CHAPTER 7
Democracy and the European Union

The EU’s alleged democratic deficit is subject to much debate. Arguments against the
democratic shortcomings of the Union are varied and come from many quarters, but
there is general agreement among many observers that the EU’s ruling elites have
become increasingly out of touch with its citizens.

In this chapter, we present a synthesis of the main arguments that have been
advanced. Having analysed some of the apparent problems of legitimacy and
democracy within the EU, we then explore possible ways of overcoming them.

The word ‘democracy’ derives from two Greek terms: ‘demos’ meaning people and ‘kratia’ signifying rule of or by. Many people therefore see democracy as meaning ‘people power’, with government resting on the consent of the governed. A democratic political system is one in which public policies are made, on a majority basis, by representatives subject to effective popular control at periodic elections which are conducted on the principle of political equality and under conditions of political freedom.The European Union has often been criticised for its lack of democratic institutions and for the way in which they operate. In a speech in 1994, Sir Leon Brittan,1 a former British commissioner, identified ‘a widespread sense of unease about Brussels and what it stands for’. He drew attention to:
the feeling that Brussels was interfering where it should not do so
the absence of knowledge of what was going on in the central decisionmaking bodies
the belief that Brussels lacked sufficient democratic legitimacy.

By way of a solution, Brittan urged devolution of decision-making (subsidiarity – see p. 48), transparency (more open and accessible decision-making) and more democracy (to overcome the democratic deficit).

Former French president Valéry Giscard d’Estaing2 has gone as far as to suggest that ‘if the EU itself applied to join the EU as a member, it would be rejected for being insufficiently democratic … The Community cannot continue to be governed according to procedures which are contrary to the imperative requirements it formulates itself in relation to countries which are candidates for membership’.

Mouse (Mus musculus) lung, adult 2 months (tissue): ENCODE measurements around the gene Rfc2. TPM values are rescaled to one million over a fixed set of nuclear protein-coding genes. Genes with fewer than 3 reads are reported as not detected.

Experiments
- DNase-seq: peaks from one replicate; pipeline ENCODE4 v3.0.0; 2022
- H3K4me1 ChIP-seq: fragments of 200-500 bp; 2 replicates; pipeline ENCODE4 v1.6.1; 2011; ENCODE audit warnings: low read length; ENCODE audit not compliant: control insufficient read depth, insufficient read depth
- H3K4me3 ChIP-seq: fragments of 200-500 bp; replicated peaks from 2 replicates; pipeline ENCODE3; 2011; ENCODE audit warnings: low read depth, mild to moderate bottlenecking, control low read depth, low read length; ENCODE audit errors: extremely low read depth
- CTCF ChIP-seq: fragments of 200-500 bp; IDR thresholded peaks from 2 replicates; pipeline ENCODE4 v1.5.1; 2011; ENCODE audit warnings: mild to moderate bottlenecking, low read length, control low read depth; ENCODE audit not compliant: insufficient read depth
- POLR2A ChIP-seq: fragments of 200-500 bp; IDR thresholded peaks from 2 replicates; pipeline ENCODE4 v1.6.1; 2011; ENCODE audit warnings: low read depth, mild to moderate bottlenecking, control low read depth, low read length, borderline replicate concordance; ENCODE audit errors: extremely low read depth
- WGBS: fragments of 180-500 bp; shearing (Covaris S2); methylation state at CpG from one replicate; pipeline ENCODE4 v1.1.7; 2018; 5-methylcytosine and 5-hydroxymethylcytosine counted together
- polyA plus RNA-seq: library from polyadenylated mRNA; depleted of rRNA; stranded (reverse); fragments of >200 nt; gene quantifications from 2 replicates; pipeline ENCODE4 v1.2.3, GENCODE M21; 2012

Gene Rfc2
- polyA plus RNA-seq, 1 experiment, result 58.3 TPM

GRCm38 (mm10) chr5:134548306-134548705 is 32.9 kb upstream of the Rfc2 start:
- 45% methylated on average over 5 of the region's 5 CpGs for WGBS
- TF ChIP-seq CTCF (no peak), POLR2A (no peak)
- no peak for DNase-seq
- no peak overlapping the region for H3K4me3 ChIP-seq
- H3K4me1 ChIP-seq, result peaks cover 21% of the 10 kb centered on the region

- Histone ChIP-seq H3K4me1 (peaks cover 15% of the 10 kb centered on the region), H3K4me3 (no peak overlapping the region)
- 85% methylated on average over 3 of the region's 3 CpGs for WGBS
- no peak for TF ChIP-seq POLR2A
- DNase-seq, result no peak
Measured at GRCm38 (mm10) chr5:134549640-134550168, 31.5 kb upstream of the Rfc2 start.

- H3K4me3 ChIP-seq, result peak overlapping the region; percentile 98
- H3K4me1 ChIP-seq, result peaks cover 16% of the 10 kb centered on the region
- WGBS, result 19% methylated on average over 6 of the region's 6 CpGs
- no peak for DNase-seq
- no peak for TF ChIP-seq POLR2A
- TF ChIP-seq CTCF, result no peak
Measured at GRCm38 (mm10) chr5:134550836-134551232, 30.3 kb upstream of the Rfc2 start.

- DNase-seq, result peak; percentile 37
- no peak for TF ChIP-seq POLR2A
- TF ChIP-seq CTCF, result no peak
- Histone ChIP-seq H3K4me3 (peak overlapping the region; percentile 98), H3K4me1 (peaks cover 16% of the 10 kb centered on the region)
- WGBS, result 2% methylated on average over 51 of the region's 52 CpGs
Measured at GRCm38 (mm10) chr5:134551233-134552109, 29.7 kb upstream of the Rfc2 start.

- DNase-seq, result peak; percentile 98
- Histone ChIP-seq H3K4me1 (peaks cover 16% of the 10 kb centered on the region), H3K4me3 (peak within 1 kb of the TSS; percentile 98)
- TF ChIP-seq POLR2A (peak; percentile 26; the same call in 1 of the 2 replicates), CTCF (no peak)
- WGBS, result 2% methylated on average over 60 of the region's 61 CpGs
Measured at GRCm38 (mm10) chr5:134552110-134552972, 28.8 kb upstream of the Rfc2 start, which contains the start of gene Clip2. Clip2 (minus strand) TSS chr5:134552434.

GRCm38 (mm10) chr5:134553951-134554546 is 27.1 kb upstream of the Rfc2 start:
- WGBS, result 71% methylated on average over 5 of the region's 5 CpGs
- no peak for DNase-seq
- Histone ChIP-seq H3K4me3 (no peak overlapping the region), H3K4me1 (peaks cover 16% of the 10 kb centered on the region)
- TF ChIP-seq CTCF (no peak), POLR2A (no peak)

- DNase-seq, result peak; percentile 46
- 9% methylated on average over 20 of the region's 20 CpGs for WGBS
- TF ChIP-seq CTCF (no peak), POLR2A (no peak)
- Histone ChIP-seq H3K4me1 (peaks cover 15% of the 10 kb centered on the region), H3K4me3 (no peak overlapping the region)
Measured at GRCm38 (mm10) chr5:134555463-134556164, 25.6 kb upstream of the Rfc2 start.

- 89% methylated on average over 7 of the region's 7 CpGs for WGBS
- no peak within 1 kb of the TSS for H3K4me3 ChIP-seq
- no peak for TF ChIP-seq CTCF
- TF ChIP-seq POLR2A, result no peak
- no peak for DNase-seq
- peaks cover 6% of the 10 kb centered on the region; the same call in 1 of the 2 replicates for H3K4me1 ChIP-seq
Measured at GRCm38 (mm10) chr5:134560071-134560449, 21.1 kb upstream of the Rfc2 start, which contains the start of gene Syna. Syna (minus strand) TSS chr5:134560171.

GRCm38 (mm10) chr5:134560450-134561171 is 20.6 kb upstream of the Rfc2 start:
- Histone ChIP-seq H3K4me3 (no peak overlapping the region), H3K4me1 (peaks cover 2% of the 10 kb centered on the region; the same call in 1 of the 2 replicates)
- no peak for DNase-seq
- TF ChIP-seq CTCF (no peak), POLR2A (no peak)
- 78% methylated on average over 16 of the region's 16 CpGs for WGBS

A draft document prepared for the Laeken Summit (December 2001) also suggested that the European Union was out of touch with its citizens and had failed to placate its critics. It argued that the Union was facing an identity crisis, with a serious gulf opening up between the people and Brussels. The Laeken Declaration implicitly recognised these concerns. In launching the constitutiondrafting process, it observed that ‘citizens are calling for a clear, open, effective,

-115-

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The European Union
Table of contents

Table of contents

  • Title Page iii
  • Contents v
  • Boxes vii
  • Tables viii
  • Maps ix
  • Introduction x
  • Background Information xv
  • Section One- History 1
  • Introduction 3
  • Chapter 1 - The Drive for European Unity to 1973 5
  • Chapter 2 - From Community to Union, 1973–93 30
  • Chapter 3 - Consolidating the European Union, 1993 To the Present Day 49
  • Chapter 4 - The Movement to Integration- A Theoretical Perspective 61
  • Section Two- Institutions 73
  • Introduction 75
  • Chapter 5 - Institutions of the European Union 76
  • Chapter 6 - Policy-Making and Law-Making Processes 97
  • Chapter 7 - Democracy and the European Union 115
  • Section Three- Representation 127
  • Introduction 129
  • Chapter 8 - Elections to the European Parliament 130
  • Chapter 9 - Political Parties and the European Union 152
  • Chapter 10 - Pressure Groups and the European Union 171
  • Section Four- Policies 189
  • Introduction 191
  • Chapter 11 - The Union Budget 196
  • Chapter 12 - First-Pillar Policies 204
  • Chapter 13 - Second- And Third-Pillar Policies 230
  • Section Five- Attitudes 239
  • Introduction 241
  • Chapter 14 - Member States 250
  • Chapter 15 - Britain and Europe- A Case Study 266
  • Conclusion- the State of the Union, Past and Present 277
  • References 294
  • Further Reading 303
  • Index 307
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